3. A loop antenna comprising a non conduc- 4 tive supporting body with substantially parallel opposed surfaces, discrete particles of conductive material in intimate engagement with juxtaposed portions of said opposed surfaces, said particles constituting substantially electrically homogeneous films lying in strips defining the boundaries of substantially plane figures and connected in parallel, whereby dielectric losses in said supporting body are minimized.
4. A radio antenna comprising a non-conductive supporting body, and discrete particles of V conductive material disposed in intimate engagement with portions of the surface of said body, said particles constituting substantially electrically homogeneous films in the form of pairs of strips connected together so as to substantially embrace portions of said supporting body whereby dielectric losses in said supporting body are minimized.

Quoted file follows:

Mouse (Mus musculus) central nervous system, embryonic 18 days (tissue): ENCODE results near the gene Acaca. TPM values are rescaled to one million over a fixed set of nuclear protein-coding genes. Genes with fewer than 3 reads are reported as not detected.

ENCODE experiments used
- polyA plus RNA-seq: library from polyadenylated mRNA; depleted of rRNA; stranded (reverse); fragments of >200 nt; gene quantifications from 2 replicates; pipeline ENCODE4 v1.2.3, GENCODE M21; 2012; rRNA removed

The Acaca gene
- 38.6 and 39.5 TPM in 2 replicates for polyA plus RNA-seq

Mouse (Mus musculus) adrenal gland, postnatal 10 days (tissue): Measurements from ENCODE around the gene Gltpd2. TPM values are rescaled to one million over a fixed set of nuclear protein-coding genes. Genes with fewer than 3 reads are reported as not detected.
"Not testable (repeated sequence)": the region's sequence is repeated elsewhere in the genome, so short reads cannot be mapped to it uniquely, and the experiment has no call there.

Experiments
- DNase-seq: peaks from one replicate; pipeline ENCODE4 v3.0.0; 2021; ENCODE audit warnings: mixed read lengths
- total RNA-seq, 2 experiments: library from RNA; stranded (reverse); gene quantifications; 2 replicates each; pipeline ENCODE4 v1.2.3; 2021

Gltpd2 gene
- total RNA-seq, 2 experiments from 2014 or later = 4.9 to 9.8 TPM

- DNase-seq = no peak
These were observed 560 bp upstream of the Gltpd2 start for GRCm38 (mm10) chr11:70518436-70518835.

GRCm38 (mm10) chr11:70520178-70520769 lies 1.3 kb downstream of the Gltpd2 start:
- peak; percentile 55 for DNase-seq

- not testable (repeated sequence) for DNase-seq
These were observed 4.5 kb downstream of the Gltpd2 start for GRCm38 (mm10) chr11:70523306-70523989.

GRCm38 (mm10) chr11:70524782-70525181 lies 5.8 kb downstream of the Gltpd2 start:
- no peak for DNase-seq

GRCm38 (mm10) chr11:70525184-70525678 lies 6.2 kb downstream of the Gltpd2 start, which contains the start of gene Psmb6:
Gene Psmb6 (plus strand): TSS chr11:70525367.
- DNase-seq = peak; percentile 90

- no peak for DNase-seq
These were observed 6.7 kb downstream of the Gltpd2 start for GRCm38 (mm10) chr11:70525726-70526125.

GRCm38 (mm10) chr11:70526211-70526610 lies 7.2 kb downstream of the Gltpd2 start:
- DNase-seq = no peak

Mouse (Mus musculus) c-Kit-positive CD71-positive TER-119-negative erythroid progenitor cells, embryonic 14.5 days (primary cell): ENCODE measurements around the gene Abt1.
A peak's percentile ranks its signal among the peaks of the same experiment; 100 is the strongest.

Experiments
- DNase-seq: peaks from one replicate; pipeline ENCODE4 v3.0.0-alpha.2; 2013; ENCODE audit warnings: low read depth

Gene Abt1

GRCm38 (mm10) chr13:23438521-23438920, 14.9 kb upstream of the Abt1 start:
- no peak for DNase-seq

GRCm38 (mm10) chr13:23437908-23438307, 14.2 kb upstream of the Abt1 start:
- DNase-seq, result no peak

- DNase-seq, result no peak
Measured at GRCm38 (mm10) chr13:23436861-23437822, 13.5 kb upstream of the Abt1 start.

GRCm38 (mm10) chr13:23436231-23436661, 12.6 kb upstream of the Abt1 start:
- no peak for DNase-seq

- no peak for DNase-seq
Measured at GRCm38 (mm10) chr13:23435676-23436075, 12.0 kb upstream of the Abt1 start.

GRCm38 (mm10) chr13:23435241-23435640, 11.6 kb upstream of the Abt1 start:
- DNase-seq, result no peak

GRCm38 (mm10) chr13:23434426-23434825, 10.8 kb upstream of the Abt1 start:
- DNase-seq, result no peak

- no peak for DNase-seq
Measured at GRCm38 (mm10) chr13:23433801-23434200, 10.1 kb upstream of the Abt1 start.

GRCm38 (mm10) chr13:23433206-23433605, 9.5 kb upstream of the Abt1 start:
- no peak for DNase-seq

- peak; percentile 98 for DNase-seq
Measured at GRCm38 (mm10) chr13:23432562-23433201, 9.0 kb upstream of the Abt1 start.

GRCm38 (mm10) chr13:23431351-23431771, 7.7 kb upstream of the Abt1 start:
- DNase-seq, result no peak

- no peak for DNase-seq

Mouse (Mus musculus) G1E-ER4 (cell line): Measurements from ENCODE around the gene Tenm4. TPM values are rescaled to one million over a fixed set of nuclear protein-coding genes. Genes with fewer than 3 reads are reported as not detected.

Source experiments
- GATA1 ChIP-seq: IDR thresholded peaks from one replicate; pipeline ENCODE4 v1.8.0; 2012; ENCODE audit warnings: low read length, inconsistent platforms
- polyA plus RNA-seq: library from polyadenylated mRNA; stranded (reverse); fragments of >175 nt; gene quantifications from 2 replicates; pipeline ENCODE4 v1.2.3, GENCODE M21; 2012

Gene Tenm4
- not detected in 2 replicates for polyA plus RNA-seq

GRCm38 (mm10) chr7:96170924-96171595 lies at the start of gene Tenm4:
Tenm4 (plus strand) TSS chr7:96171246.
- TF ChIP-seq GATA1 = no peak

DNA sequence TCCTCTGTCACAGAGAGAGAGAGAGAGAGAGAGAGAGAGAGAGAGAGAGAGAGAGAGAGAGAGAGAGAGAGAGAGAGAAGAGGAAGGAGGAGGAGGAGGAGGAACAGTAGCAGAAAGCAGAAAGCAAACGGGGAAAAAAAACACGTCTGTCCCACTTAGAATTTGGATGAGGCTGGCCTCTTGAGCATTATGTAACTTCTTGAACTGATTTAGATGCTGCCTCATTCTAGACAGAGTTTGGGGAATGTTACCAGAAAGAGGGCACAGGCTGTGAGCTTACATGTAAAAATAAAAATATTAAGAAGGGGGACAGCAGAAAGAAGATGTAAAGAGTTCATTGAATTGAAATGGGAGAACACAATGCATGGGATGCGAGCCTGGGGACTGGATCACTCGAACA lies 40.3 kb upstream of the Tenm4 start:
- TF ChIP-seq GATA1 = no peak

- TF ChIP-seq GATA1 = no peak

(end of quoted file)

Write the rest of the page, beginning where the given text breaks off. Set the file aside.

GEORGE H. BROWN. DONALD W, PETERSON.
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|U.S. Classification||343/705, 343/802, 343/900, 343/867, 343/795, 343/907|
|International Classification||H01Q1/27, H01Q1/28, H01Q1/38|
|Cooperative Classification||H01Q1/287, H01Q1/28, H01Q1/38|
|European Classification||H01Q1/28, H01Q1/38, H01Q1/28E1|